What advice helped you in your career?

The very best advice I’ve received in my career came from my wife, Cristy. Just before starting my first company, I talked to my wife about the possibility and I told her I was worried we would put everything we had accumulated at risk.

She said to me, “Do you remember when we were first married, and you were still going to school in New York? Do you remember how broke we were? How we lived in a basement in Queens and had to apologize to our landlady for being late on the rent?” I said “yes”. Then she said, “do you remember if those were good times or bad?” I told her “they were great times, some of the best in our lives.” Then she said, “so what’s the risk?”

When we become prisoners of our own success, we start to lead lives of “quiet desperation” as Thoreau put it. The greatest risk is not reaching our potential.

What advice do you have for others?

How you measure success matters. Fame and fortune should never be your focus. Doing great work and helping people are more worthy objectives. If you do your best work and you focus on helping people, recognition and economic success will follow.

I have a box of thank you notes in my office that I prize more than any award and I protect more than my bank account. The only way that box gets full is when I find a way to help someone. That’s my personal measurement of success.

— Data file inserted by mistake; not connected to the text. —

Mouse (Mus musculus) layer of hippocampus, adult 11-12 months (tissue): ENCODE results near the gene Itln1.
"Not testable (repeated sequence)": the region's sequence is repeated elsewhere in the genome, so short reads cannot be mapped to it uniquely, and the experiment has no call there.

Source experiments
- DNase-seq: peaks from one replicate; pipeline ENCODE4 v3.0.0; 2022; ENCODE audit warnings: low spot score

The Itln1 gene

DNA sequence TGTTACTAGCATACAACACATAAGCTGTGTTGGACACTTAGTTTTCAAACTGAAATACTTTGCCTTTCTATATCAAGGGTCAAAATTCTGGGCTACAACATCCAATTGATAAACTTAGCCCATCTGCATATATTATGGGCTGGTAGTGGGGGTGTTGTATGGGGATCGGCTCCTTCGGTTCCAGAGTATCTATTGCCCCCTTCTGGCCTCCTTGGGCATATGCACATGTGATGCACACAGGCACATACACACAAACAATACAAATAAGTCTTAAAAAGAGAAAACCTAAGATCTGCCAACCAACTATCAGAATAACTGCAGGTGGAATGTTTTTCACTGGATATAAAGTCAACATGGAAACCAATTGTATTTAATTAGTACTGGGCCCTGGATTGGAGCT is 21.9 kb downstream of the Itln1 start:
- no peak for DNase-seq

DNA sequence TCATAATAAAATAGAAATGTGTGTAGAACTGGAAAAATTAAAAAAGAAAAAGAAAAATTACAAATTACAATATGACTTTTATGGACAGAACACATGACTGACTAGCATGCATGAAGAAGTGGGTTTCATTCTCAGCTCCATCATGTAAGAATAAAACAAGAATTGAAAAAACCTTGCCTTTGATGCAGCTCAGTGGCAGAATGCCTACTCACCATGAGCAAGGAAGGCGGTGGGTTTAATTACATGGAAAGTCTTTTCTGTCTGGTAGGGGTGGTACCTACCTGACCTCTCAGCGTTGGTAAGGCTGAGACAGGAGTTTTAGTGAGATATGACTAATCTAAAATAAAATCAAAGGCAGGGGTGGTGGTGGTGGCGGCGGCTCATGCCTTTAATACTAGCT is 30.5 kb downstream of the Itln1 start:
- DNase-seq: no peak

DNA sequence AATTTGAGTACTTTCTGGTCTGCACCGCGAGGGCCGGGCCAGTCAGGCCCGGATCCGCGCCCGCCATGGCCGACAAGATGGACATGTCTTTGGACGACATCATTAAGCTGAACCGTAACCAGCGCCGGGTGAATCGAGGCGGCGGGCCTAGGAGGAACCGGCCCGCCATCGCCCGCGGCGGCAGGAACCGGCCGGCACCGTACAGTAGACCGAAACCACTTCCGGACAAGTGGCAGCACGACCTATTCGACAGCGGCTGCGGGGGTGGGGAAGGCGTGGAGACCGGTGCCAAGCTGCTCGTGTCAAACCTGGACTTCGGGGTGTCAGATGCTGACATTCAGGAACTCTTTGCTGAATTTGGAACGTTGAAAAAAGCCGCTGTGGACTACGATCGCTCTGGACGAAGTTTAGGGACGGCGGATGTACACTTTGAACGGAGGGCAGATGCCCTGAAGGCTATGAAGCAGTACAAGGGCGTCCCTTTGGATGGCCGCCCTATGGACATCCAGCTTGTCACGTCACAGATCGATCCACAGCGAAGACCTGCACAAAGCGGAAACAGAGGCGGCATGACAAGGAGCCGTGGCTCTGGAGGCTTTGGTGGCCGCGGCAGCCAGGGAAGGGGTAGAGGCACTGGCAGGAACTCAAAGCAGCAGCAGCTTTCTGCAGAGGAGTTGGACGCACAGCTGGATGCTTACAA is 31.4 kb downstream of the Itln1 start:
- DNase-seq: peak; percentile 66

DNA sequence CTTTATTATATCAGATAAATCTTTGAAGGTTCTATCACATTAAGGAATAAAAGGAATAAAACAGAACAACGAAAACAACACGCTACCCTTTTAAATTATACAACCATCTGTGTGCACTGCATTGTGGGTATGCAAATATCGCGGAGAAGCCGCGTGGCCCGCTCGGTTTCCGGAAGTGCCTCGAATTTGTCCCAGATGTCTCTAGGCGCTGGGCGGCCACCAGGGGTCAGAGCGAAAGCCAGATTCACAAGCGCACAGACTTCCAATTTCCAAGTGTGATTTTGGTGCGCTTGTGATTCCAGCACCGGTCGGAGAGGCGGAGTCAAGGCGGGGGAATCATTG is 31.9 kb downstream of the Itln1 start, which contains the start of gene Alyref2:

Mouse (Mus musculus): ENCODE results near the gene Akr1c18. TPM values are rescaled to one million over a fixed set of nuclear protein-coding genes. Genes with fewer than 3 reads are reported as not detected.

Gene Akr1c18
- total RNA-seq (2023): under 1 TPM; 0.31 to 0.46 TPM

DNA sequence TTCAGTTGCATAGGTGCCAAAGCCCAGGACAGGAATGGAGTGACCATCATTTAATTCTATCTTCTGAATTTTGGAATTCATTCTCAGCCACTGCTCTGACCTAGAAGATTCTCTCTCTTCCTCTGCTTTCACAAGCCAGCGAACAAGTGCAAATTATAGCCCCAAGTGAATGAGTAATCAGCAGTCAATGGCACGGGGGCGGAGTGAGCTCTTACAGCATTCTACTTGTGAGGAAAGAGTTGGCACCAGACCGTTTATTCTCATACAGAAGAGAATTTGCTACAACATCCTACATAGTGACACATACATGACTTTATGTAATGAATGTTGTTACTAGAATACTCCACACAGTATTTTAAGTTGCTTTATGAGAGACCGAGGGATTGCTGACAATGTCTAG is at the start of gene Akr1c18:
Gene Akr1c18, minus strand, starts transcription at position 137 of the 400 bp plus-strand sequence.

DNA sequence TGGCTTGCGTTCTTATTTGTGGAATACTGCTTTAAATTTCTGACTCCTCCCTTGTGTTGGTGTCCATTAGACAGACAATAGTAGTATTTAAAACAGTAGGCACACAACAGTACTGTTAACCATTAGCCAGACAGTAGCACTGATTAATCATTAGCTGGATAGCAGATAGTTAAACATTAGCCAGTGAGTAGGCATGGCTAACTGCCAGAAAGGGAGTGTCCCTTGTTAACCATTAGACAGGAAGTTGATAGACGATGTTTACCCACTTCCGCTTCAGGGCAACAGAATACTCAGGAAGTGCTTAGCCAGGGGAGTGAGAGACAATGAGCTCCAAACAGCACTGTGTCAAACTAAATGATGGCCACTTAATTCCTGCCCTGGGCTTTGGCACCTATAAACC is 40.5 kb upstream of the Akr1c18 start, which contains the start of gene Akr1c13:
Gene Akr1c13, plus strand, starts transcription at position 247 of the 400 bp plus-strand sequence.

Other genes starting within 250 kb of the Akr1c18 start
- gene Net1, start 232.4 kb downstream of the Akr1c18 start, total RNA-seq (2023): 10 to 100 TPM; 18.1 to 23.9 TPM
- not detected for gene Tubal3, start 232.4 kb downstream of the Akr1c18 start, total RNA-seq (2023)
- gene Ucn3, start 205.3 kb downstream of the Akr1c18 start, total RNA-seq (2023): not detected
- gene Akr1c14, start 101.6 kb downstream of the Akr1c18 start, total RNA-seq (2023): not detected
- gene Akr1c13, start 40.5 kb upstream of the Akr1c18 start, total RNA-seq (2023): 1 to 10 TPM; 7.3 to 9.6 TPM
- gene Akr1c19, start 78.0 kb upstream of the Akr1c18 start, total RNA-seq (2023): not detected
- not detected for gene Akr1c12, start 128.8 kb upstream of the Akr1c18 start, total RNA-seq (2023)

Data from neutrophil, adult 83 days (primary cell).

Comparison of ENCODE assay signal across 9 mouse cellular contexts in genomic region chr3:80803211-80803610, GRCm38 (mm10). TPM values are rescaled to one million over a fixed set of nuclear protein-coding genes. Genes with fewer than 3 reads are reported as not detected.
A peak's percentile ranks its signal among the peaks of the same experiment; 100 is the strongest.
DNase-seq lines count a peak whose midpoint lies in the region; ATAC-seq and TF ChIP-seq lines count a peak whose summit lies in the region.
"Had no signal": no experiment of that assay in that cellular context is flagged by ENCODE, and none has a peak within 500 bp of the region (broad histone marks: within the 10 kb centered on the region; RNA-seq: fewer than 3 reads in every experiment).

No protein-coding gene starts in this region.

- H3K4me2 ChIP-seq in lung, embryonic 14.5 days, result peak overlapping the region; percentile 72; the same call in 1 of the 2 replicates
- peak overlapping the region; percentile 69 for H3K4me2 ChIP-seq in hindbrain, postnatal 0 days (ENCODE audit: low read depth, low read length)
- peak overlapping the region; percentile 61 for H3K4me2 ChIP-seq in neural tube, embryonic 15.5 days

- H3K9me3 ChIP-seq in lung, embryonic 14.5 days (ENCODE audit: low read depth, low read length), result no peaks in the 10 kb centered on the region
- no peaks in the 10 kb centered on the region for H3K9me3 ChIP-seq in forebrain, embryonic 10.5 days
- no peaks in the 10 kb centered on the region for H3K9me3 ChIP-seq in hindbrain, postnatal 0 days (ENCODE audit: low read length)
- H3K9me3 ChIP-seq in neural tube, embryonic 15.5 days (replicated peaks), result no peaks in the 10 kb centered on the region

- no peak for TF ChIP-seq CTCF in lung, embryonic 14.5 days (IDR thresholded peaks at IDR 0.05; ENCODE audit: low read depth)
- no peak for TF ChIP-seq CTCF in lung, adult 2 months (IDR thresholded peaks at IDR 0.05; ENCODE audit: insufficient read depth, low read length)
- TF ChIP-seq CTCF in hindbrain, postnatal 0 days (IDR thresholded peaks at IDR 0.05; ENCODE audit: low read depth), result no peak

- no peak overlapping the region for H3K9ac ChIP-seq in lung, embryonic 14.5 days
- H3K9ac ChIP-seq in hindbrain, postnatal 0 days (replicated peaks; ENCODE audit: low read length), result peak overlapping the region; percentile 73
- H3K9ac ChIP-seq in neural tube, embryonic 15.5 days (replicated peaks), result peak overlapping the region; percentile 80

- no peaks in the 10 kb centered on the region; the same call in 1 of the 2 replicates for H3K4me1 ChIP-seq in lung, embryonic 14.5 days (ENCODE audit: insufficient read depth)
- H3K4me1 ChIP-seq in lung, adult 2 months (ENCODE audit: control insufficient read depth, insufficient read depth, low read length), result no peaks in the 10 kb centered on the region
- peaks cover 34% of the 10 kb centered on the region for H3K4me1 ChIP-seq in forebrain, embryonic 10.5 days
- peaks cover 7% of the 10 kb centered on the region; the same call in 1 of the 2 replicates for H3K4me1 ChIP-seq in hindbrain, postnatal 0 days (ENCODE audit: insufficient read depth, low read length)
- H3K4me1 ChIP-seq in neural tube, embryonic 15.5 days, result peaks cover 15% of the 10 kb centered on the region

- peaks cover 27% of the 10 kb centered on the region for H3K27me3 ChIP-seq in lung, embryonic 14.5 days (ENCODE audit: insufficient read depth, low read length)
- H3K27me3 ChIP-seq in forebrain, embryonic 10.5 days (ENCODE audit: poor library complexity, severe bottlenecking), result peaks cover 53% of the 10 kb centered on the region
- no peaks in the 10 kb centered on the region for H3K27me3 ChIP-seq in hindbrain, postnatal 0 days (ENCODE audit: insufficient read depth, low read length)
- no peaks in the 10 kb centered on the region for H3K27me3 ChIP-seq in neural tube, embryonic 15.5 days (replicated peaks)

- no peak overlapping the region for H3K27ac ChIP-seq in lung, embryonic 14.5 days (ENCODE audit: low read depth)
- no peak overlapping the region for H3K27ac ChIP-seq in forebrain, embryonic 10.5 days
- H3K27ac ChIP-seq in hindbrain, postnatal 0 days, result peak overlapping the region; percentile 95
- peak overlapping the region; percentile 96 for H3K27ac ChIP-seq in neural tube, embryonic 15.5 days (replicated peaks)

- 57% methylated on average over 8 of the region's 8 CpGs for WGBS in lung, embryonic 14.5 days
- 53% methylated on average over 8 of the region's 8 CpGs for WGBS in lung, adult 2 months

What’s on your Spotify and Pandora playlists?

I love great songwriting, from any era. Some of my favorite writers include Joni Mitchell, Bob Dylan, Duke Ellington, Leonard Cohen, Billie Holiday, Cole Porter, Stevie Wonder, Van Morrison, George Gershwin, and Irving Berlin.

What’s your favorite restaurant?

There’s a little place on Richmond’s North Side, called Enoteca Sogno, that reminds me of some of the small joints in Little Italy I frequented in New York. They have delicious, unpretentious, Italian food and wine in a quiet atmosphere.

Is there anything else you would like us to know about you?

When people tell me I can’t do something, that just makes me want to do it more. People thought I was crazy to study art and design because I was born colorblind, but I was unwilling to accept that as a limitation. Over my career I’ve won more than a hundred international awards for design. Our biggest obstacles are always in our own minds.

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One Response

  1. Gordon Russell

    Kelly- great article, much of which mirrors my thoughts and career. Someone asked me if I was retired. I don’t think anyone that has the same background and feelings about the creative industry as you, retires. We just change type faces. I’d love to have lunch with you, again, since I have returned to Richmond.

    Reply